There is a humility in asking for help – it brings us home to a sense of our common humanity. The words humility and humanity have the same root as the Latin word ‘humus’, which means soil or ground. When we are grounded, we feel comfortable being part of the natural cycle of giving and receiving. But while being generous and assisting others is usually seen as wonderful, the reverse side, that of receiving help, is sometimes tainted with a sense of stigma. This might take an extreme form, like the workhouses for the poor in Victorian England which were designed to oppress and humiliate those who needed assistance. Modern government services for the unemployed can also be designed to make life unpleasant for those seeking work.
Yet even when the stigma is more subtle, it can hold us back from reaching out for support when we might need it. There is a vulnerability in asking for help, and even if writers like Brene Brown talk about the power of vulnerability, many of us still feel far more comfortable being seen as the ‘helper’ rather than ‘the helped’.
Counsellors who train as psychotherapists are generally required to have their own therapy sessions as part of the training. This is an acknowledgment that we are all on a journey, and that there is no intrinsic difference between a therapist and a client. Everyone has their wounds, their vulnerabilities, their problematic behaviour patterns which no longer serve them. Even so, asking for help can be difficult. Who wants to be known as someone who is ‘needy’, and not completely on top of all the demands life throws in our direction?
And yes, there is value in being resilient in the face of challenges, being able to take care of ourselves to a certain extent. Even young children take pride in being able to solve some of their own problems at times, and not always having to rely on grownups. Yet when we do reach out for support, what is often surprising is finding out just how many others around us have struggled with similar issues.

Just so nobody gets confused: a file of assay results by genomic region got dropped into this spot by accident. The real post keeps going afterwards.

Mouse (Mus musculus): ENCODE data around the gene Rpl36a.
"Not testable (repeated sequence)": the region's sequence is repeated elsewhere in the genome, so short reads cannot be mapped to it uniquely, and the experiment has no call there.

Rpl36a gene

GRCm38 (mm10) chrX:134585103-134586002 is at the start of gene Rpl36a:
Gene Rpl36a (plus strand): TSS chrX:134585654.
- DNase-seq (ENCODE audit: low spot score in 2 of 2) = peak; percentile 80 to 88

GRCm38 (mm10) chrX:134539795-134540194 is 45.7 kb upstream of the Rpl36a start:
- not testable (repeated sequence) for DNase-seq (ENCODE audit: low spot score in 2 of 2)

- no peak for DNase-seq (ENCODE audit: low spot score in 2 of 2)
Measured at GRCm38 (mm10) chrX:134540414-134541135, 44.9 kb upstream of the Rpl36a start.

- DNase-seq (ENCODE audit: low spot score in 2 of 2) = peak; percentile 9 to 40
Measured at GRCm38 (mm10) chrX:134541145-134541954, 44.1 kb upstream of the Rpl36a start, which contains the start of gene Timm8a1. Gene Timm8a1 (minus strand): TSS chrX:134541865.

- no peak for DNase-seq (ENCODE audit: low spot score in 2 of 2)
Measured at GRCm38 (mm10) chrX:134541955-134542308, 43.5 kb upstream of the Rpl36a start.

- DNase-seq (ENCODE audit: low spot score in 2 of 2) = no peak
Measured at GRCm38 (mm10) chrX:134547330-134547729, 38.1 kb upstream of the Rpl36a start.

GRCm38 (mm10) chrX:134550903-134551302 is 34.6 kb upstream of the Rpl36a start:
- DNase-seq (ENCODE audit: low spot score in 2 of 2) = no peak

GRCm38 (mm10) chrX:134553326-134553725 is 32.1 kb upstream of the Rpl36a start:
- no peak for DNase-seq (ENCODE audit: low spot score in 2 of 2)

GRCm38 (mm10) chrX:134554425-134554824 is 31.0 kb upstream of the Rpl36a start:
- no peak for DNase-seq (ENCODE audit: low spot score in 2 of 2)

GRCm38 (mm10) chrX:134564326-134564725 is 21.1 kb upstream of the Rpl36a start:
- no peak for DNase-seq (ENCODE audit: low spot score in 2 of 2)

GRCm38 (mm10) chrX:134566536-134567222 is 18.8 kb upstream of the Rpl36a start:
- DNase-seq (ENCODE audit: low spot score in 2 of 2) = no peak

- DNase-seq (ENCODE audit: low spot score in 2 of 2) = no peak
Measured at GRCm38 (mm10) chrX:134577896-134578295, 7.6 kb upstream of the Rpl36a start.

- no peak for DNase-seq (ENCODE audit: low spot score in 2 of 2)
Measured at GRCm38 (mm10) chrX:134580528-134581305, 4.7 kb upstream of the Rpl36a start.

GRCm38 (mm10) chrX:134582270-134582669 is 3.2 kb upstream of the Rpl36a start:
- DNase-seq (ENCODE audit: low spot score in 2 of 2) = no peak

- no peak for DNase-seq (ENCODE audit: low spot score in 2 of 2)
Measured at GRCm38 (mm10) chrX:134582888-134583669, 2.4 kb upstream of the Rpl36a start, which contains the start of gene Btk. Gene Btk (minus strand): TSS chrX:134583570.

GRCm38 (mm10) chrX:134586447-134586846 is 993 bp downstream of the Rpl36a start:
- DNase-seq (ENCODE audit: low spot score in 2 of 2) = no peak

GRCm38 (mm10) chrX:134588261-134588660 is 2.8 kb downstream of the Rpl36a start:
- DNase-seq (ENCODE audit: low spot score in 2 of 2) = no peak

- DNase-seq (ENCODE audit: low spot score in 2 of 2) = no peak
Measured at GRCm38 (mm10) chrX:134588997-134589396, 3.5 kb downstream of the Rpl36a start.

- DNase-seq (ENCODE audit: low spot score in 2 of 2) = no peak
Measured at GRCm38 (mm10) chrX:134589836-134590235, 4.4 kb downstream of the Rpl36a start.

Giving and receiving is often a much more fluid process than a clear delineation between ‘the giver’ and ‘the receiver’. For example, my husband and I spent half a day recently dismantling a small metal garden shed we no longer needed and re-assembling it in the backyard of a neighbour where it fitted perfectly. What we gave was an old shed and some of our time, but what we gained was a stronger sense of neighbourliness, getting to know our neighbour better and having a few laughs as we problem-solved fitting the shed back together with no instructions, the knowledge that the shed is being used instead of ending up in a scrap metal yard, and the promise of ongoing pleasant exchanges between the neighbour and ourselves. Both giving and receiving bring us closer to each other, and the act of receiving can be a gift just as much as the act of giving can be.
Set aside twenty minutes to write freely, starting with the sentence ‘when I ask for help, I feel…’ What themes do you find coming up as you write on this topic? Are there times when it might serve you to ask for help, but you find yourself holding back?